“That’s when I started doing a lot of the embroideries,” Roberts says. “I had to really meld my practice to fit into a tote bag. I worked on the subway, on my bed, at my 24-hour Polish diner. My practice has long been a transient one. That’s why I have small dogs – they can come everywhere with me.” (Roberts’ Chihuahua mixes, Sparky and Ziggy, are comfortable on airplanes and subways.)
In Brooklyn, Roberts found the community that inspired their best-known work – a cascading knitted and quilted masterpiece titled The Queer Houses of Brooklyn in the Three Towns of Breukelen, Boswyck, and Midwout During the 41st Year of the Stonewall Era, now in the collection of the Smithsonian American Art Museum.
“There was a time, in 2009 into 2011, where there was a cohesive but loose queer community that was collaborating, putting on performances and workshops, and there were these collective communities called queer houses,” Roberts says. “They’d have Queer House Field Day, where they’d form teams and wear costumes – super-silly. It felt like a very hopeful way of life for me, as someone transient who had a hard time creating family.”
Their friend Rosza Daniel Lang/Levitsky had drawn a colorful map of the houses, and when the Smithsonian’s Renwick Gallery invited Roberts to create a piece for its “40 Under 40: Craft Futures” show in 2012, the image of the map came to mind. “It was a time and place that I wanted to hold onto and celebrate,” they say.
Their energetic interpretation measures 11.5 by 9.5 feet on the wall, with another 9 feet of fiber spreading over the floor, featuring a middle of loosely quilted pieces surrounded by multicolored connected knitted tubes, with pink triangles marking the locations. Tossed onto the floor in front of the piece are 1-inch pins, free for the taking, with the name and representative illustration of a queer house.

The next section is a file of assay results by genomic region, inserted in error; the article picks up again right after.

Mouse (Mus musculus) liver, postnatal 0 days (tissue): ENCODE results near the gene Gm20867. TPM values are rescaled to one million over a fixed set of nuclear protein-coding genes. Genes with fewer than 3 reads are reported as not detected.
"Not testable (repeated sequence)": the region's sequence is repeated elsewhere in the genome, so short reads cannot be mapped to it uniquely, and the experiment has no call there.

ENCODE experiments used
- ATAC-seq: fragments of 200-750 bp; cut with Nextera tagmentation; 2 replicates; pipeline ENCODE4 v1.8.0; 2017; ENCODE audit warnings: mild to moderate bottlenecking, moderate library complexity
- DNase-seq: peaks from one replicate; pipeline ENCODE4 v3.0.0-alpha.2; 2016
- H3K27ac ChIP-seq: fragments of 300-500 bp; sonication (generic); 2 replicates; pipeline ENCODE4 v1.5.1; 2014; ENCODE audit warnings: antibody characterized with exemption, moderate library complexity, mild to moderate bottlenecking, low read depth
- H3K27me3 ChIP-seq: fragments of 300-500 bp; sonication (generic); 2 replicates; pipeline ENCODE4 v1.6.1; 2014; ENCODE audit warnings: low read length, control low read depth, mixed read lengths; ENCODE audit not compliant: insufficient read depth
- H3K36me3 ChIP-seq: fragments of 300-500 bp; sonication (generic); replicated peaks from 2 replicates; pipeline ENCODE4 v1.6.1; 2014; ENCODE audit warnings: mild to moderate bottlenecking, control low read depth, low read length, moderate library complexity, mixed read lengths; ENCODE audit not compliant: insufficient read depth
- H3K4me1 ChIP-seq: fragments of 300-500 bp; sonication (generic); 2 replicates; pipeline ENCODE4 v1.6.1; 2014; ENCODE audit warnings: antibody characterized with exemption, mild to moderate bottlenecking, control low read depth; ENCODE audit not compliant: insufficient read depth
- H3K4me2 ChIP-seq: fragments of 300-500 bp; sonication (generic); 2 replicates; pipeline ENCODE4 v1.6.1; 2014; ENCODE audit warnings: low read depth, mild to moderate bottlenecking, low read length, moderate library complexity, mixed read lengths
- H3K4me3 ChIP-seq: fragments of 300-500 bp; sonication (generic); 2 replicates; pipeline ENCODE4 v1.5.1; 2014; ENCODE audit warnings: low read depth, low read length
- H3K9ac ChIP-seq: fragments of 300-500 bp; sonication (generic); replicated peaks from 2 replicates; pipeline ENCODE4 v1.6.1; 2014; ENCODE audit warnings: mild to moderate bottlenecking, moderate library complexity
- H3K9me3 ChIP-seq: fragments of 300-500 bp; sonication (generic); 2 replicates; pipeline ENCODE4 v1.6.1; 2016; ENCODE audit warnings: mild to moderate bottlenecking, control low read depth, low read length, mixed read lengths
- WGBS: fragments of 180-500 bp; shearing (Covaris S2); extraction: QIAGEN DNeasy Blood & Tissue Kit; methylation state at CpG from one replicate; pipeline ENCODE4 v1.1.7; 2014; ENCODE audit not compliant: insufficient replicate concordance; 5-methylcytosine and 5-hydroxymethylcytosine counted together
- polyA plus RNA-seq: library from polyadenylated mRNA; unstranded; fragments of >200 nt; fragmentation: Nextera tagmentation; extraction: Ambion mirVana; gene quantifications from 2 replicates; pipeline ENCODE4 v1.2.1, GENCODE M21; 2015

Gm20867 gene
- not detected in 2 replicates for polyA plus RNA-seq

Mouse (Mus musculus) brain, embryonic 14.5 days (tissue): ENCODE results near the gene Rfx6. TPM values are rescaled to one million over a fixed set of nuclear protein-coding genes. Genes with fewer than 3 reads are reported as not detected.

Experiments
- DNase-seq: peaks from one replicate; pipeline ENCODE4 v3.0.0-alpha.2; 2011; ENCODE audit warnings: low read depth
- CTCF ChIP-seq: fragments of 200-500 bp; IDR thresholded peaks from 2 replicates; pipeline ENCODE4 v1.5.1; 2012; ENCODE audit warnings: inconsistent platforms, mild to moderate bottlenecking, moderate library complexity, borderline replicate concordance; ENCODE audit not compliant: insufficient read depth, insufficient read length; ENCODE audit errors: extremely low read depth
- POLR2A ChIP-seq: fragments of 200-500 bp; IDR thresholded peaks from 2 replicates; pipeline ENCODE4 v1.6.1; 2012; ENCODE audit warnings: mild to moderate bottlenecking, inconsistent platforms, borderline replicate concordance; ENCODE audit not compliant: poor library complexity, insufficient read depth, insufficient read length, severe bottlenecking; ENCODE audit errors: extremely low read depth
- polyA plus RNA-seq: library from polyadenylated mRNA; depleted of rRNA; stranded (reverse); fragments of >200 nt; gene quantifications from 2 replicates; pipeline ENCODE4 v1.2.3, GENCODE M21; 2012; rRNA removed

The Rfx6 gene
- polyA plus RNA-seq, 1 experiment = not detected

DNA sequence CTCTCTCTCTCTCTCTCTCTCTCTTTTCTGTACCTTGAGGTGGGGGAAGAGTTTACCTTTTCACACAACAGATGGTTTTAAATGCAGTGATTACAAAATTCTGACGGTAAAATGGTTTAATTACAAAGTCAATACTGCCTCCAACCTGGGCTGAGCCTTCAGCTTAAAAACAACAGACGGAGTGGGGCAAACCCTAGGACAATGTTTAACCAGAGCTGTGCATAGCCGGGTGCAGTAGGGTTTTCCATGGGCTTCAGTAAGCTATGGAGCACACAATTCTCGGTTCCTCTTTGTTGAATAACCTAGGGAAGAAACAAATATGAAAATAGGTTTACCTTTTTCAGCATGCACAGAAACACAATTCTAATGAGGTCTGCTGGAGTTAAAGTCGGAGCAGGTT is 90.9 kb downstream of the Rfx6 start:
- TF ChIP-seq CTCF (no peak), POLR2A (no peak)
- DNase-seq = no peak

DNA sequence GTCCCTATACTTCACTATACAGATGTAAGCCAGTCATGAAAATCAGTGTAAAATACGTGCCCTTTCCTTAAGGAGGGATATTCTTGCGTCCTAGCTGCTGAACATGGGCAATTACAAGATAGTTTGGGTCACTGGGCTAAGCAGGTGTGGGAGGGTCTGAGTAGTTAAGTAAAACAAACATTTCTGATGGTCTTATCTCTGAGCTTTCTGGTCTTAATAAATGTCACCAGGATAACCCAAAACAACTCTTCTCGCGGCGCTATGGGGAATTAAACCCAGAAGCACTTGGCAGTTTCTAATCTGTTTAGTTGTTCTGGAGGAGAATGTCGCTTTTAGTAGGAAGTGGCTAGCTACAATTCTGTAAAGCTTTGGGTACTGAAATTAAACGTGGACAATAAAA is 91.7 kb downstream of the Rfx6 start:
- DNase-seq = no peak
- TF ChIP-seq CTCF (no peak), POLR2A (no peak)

While much of Roberts’ work upends gender norms, the artist remains frustrated that fiber art as a field “falls into binary gender traps that are overwhelmingly Western and white.” Furthermore, exhibitions featuring male artists riff on “men who sew” or promote the idea of “women’s work,” they say.
As their own work goes, they see parallels with gender, in that both play out over long stretches of time – and sometimes take a lot of work.
“As an artist, I produce work rather slowly because it is so labor-intensive. I think gender is labor for everyone – though much more intensive for some people than others,” they say. “I’ve had to work to embody my gender, and when moving through the world as a non-passing, non-binary person, the first interaction I often have with people is them attempting to read my gender and experiencing confusion, and then more emotions or thought processes built on that confusion. I then negotiate that. That’s labor. And then choosing to educate them, correct them – or not – is labor. And I approach these decisions politically, as I do my creative practice. Every step matters.”
Moving forward, Roberts is working on a slew of projects, including an ongoing series of single-strand embroidered portraits that document members of their New York artistic and activist community; a collaboration with collage artist Kate Huh for a piece in “Cock, Paper, Scissors,” an exhibition up through the summer at ONE National Gay & Lesbian Archives at the USC Libraries; and new collage work using deconstructed screenprints. They’ve also begun another major work based on the 1970s separatist lesbians the Van Dykes, who lived out their utopian dreams while traveling around North America in a van.
For Roberts, a counterculture activist, receiving the presidential honor last year felt a bit ironic. That’s true, too, of recognition from another source; they recently learned that their & Crafts piece was documented and archived by the Oakland Museum of California.
“As I’ve gone through my career, I don’t think I ever expected to see the work land in big institutions,” they say. “That said, when I have those opportunities, I can use that space as a platform – to bring in issues I care about.”
Diane Daniel is a writer based in Florida and the Netherlands.